Security Systems News

JAN 2018

Security Systems News is a monthly business newspaper that reaches 25,100 security installers, product distributors, central stations, engineers & architects, and security consultants. Our editorial coverage focuses on breaking news in all major se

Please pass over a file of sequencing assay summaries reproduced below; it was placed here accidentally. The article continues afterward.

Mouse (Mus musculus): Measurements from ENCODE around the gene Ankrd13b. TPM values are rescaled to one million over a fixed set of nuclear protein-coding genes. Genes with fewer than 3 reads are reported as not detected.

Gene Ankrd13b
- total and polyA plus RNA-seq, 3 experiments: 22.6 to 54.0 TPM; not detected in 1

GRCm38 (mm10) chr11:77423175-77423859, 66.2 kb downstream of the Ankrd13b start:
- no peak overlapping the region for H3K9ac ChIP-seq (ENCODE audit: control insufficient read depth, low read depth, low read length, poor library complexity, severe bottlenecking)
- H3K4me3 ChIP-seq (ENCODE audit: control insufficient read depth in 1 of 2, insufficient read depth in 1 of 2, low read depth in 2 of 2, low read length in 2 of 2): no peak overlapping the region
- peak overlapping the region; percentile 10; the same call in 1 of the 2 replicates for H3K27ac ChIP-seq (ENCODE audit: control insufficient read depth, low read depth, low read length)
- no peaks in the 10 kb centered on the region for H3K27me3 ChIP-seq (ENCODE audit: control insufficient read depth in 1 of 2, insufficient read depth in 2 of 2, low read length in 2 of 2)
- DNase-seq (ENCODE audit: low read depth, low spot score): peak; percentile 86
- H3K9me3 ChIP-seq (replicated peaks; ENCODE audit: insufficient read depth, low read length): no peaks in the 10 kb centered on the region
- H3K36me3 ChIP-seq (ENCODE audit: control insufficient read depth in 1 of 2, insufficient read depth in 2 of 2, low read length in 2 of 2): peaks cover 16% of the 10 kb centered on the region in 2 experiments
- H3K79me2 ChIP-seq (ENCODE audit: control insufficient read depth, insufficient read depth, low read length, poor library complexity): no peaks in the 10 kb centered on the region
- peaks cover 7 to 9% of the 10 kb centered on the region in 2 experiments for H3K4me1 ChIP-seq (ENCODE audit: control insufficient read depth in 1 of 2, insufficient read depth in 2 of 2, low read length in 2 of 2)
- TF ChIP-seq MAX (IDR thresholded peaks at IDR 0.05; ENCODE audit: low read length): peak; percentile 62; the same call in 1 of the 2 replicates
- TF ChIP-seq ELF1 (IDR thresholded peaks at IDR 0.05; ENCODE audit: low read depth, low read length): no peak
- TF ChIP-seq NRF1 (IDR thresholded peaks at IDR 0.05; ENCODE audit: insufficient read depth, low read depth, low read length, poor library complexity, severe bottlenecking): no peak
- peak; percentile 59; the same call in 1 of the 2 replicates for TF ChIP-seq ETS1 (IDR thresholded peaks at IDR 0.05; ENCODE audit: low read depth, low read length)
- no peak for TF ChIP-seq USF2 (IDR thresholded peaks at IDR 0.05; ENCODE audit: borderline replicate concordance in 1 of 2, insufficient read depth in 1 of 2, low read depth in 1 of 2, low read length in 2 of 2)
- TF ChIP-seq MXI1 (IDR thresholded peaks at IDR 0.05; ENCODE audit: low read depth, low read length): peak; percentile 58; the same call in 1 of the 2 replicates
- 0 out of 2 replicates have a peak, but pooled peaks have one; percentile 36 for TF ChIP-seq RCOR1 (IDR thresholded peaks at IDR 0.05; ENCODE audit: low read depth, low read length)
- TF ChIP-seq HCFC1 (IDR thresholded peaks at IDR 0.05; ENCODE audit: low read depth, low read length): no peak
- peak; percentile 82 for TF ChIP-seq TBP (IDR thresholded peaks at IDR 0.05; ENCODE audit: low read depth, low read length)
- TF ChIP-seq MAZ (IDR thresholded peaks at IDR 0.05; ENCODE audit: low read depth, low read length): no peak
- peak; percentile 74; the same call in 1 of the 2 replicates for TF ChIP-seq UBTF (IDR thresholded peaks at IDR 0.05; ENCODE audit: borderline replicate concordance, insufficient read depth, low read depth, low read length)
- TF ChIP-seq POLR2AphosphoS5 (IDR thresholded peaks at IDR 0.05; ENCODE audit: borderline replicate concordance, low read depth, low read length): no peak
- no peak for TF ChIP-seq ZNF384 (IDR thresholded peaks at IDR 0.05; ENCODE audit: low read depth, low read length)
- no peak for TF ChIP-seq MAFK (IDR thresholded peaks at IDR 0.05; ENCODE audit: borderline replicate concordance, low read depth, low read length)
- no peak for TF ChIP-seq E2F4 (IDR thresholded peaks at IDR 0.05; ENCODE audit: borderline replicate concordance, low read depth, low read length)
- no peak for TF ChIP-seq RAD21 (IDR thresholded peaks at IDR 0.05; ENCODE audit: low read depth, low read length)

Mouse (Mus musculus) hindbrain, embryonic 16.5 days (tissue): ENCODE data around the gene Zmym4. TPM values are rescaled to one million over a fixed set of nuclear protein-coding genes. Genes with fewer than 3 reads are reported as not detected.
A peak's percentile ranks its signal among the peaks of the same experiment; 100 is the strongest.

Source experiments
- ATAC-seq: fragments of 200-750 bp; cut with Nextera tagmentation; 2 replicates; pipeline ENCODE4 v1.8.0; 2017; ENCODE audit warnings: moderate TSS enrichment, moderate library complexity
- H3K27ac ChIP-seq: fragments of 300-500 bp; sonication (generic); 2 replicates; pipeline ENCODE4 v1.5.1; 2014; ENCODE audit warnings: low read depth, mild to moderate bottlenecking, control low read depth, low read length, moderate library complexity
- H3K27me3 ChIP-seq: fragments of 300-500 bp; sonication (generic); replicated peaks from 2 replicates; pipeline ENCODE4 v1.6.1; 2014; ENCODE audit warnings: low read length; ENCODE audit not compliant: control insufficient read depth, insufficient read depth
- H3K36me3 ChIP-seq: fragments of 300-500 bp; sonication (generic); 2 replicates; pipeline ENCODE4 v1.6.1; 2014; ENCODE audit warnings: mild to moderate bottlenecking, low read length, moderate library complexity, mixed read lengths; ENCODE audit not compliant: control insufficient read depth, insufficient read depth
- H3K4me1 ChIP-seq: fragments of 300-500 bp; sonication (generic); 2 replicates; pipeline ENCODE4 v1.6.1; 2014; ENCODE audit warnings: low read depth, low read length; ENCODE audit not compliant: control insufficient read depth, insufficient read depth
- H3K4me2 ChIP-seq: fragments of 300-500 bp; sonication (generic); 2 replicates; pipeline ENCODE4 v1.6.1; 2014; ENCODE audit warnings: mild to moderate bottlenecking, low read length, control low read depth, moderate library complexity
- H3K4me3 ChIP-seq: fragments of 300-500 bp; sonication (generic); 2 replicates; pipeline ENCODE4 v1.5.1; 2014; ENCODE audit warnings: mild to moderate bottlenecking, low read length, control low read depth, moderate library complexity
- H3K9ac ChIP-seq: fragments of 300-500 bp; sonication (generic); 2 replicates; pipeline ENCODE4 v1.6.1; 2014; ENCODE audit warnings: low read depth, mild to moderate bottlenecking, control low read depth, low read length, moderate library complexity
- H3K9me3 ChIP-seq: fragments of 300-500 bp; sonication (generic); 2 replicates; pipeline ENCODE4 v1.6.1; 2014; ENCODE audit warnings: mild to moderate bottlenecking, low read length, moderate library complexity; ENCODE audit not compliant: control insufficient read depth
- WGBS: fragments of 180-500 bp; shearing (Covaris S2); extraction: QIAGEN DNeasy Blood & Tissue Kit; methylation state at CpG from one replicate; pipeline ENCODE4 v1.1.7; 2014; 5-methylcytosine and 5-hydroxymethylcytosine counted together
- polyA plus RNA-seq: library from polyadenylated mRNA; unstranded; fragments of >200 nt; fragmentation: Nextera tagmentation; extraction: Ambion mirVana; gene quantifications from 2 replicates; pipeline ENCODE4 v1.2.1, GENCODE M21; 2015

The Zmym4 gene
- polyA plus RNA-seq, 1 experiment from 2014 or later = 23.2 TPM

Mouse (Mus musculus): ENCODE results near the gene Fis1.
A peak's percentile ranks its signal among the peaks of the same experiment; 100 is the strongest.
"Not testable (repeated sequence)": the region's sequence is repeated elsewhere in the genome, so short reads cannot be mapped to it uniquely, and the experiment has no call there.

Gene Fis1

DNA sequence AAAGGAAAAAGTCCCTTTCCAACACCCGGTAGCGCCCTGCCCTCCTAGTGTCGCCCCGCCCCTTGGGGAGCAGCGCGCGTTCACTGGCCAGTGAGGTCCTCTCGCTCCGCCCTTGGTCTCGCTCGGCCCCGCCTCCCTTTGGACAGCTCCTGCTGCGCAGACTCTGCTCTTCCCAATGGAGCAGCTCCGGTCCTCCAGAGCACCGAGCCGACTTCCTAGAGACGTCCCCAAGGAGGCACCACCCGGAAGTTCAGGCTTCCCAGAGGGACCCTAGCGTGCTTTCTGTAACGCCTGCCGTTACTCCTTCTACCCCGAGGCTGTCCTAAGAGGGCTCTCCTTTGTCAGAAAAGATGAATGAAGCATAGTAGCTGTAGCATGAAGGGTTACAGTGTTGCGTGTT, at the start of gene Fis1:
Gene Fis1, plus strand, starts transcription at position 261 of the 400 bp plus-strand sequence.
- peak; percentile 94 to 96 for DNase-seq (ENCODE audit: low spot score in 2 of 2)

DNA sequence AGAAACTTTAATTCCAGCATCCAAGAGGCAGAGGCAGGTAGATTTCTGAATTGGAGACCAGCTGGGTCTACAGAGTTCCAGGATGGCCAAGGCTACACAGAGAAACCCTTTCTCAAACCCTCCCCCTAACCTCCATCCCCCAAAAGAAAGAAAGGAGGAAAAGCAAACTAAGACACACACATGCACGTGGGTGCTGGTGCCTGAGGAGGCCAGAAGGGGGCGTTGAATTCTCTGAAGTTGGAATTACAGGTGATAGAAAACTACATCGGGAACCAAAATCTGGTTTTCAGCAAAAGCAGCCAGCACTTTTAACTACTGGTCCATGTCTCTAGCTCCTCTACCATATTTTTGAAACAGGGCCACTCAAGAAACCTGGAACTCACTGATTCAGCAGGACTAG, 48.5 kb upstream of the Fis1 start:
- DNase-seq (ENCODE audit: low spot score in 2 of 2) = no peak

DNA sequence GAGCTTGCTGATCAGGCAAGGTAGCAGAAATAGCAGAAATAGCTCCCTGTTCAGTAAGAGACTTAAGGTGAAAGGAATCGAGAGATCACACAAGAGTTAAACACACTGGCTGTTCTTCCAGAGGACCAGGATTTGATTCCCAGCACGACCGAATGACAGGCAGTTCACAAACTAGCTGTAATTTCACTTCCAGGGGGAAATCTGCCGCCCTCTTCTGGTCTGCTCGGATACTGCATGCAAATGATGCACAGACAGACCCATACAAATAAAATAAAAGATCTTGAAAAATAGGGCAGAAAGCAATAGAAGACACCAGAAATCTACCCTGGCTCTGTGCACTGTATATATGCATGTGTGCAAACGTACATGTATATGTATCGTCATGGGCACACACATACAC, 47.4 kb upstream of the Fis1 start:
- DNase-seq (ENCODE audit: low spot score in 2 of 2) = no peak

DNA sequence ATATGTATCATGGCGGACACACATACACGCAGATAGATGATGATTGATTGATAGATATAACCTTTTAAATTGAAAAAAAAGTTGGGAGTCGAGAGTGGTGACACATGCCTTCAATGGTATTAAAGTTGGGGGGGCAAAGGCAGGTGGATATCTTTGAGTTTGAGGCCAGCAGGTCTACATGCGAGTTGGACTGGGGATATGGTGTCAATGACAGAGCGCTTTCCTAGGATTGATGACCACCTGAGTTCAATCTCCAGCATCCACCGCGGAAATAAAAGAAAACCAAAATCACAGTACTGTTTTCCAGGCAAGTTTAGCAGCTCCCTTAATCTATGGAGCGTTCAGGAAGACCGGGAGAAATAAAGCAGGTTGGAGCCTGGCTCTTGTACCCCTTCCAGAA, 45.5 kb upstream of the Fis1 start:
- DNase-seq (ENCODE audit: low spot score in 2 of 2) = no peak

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Honeywell focuses on how to differentiate, disrupt, and deliver Continued from page 22 overwhelmed with requests for sponsorships or their desire to help many areas of the com- munity—don't overcommit, Hood advised. For example, EPS tries to only donate money where it will also donate its time. Custom Alarm is based in Rochester, Minn. Brinkman gave examples of how the com- pany has gotten involved. The company has been very involved with United Way, said Brinkman, as well as with local efforts like Fire Prevention Week and Litter Bit Better, which gathers volunteers to clean up road- sides in the area. Custom Alarm looks to focus its efforts on specific areas, such as aiding people in crisis and the development and support of children. Brinkman also organizes where it devotes resources, looking at who is suggesting the charity—a customer or an employee—and if it is an employee, whether they are also donating time or money as an individual. While there can be positive benefits to a company helping its surrounding commu- nity, all speakers stressed that this should not be the largest factor in starting a community service effort. Friday, Nov. 10 Three words were projected above the stage before the first general session: Differentiate. Disrupt. Deliver. These three words serve as the main themes for Honeywell's 2017 CON- NECT and I saw some of that in the previous day's sessions; differentiating your company by being more involved in the community. The general session started with a video address from Michael Flink, president of Honeywell Security and Fire. He highlighted the theme and introduced Mandy Harvey, a singer who differentiated herself by singing and making music despite having lost her hearing. Harvey performed her original song "Try" live on stage here in San Diego. Following Harvey's performance, Scott Harkins, Honeywell's GM connected home, came on stage and addressed the theme of "Disruption." Companies that want to do well in the industry need to be open to the idea that disruption is possible in the industry, he said. Harkins addressed the recent spin-off of Honeywell's residential and ADI businesses, which total a $4.5 billion entity. The com- mercial security and access control sides, a $5.5 billion business, will remain within Hon- eywell. This will allow both businesses the ability to be more disruptive. Harkins outlined the market into three categories of U.S. households; the 20 per- cent without broadband internet, 60 percent that have internet but don't currently have a security system, and an additional 20 per- cent that have internet and a security system installed. Honeywell recently announced a DIY-installed home security system, and it is currently on the crowdfunding site Indi- egogo. This system is a way for Honeywell dealers to compete in the other 60 percent of the market, Harkins said, calling it "profes- sionally-enabled DIY." Alice DeBiasio, Honeywell's VP and gen- eral manager of software solutions, took the stage to talk a bit about the company's work in 2017. This year, Honeywell launched 10 products in its hardware business and more than 10 software offerings. The company has also improved its pace of release, she noted: it launched its lyric platform in 12 months time, then its Lyric Gateway in less than 10 months, and the com- pany's new DIY system is on pace to be less than 9 months. The company released a new version of its Total Connect app, which has been highly rated by users, DeBiasio said. One thing the company is working on now: partitions. Honeywell is working to enable users to arm and disarm different partitions of their property and assign different users to different partitions. Josh Linkner, the first keynote speaker of this year's CONNECT, delivered his pre- sentation "Harnessing Innovation: Fresh approaches to Growth, Creativity, and Trans- formation." Linkner has authored three books and founded multiple companies, including Eprize and Detroit Venture Partners. To open, he said his goal was making the terms disruption and innovation more tan- gible and accessible. A theme throughout his presentation was that people should can, and should, stop and apply creativity in their busi- ness challenges. He challenged attendees to think of one new idea for innovation; even if it's not imple- mented, professionals will start to think in that direction and that can even spread to coworkers, he said. After Linkner's presentation, Honeywell's Medal of Honor award was presented to Doyle Security Systems and accepted by Kevin Stone, Doyle's chief operating officer. Jerry Camarillo, operations manager for Dillard Alarm Company, presented one of the day's first sessions "Building RMR into Your Video Business Model." One of the technolo- gies that Camarillo highlighted was MAXPRO Cloud, Honeywell's cloud-based hosted ser- vices platform for access control and video surveillance. "There's a different way to make RMR now," Camarillo said. Within the "Building RMR into Your Video Business Model" session, Tim Sutliffe, regional sales manager for Honeywell Security and Fire, looked at a couple examples where equipment that is being installed today could utilize MAXPRO Cloud. When looking at the examples, Sutliffe pointed out that there's a certain amount of up-front revenue, but more RMR that can be gained through adding this offering. Adding RMR services to a system that was already being sold by a dealer is a way to be disruptive in the industry, Sutliffe noted. John Cerasuolo, president and CEO of ADS Security, gave advice for onboarding, ways companies can make their best first impres- sion to new employees with some examples from ADS' processes. "I really spend most of my time on building the culture of our com- pany," he said, underlining company culture's importance. "Sometimes it's easy to overlook the cultural stuff." In his presentation, "Onboarding Employ- ees for Success," Cerasuolo looked at several phases and scenarios for new hires and new employees. Companies can also get involved after an employee has been selected but before they start. ADS sends a fruit basket to new employ- ees. "I can't emphasize enough how signifi- cant [that] is," Cerasuolo said. Companies should prepare for new employees, he said, meaning having all equipment—uniform, work phone, tablet, work vehicle—ready when a new hire arrives. Additionally, people in the company should be aware of the new hire. Clearly conveying the company's culture is also important with onboarding employees following an acquisition, he said. Conveying the right message to new employees isn't something that owners and business leaders can delegate, according to Cerasuolo. "To do it right, it needs the involvement of the senior leaders," he said. At the start of the day's second general ses- sion, Quentin Gunther, Honeywell's dealer development manager, gave awards to com- panies that have now been Honeywell dealers for 20 years—Interface Security Systems and Western Alarm—or 25 years: Golden Bear Alarm, KST Security, Pasek Corporation, and RFI Communications and Security Systems. Several dealers got on stage to share their views on disrupting, differentiating and deliv- ering. First, ADS' John Cerasuolo, talked about ways Honeywell products can help a business like ADS differentiate itself. ADS is exclusively using Honeywell products for its residential business, he said. Specifically, Cerasuolo looked at the Lyric product, which has been positively reviewed by ADS' installation team, sales team and its customers, he noted. He highlighted three main benefits to offering the Lyric. It allows dealers to more effectively control and man- age the installation process, it helps reduce service costs, and with new features coming out for AlarmNet 360, it can help to cut attri- tion, he said. "That's a combination that you just can't avoid," he said. Alexandra Curtiss, Alarm New England VP, talked about her approach to starting a DIY business. One step Curtiss took was calling large competitors, such as LiveWatch and SimpliSafe, to see how they go to market. Curtiss suggested that attendees should call their customers, to see if they are pleased with their service or if they might like more aspects to their system. By understanding the market, companies can better understand how they are different and teach their reps to speak to that differentiation. Scott Hightower, president and CEO of Verified Security, addressed the topic of delivering the best results, both for industry businesses and their customers. In order to deliver, Hightower said that companies need to do a few things: be innovative in the offer- ings, provide solutions, give reliability, and support the products and services. Hightower also addressed several ways that companies can know if they are delivering, such as customer surveys, net promoter score or by getting reviews or testimonials. Honeywell's Life Safety Award was given this year to Graham Bloem, the founder of Shelter to Soldier, a charity that rescues dogs from shelters, fully trains them to be psychiat- ric service animals, and pairs them with a vet- eran who is recovering after returning home. Veteran Vic Martin came on stage with his service dog to talk about how the program changed his life. "Why believe in the cloud?" This question was the session title and main point for Scott Hightower's educational session, one of the final selection of sessions for the day. Hightower opened with an overview of what is good about the cloud. Cloud is well tested, Hightower pointed out, and cloud services have been in other industries longer than they have been in the security space. The cloud also presents an RMR opportunity for installers as well as lower initial costs for cus- tomers. Additionally, products in the cloud evolve faster, with quicker fixes to problems. In the presentation, Hightower dis- cussed his company's work with the cloud, Co NN e CT 2017 see page 30 SEC ur IT y S y STEMS n EWS January 2018 Residential s ystems 25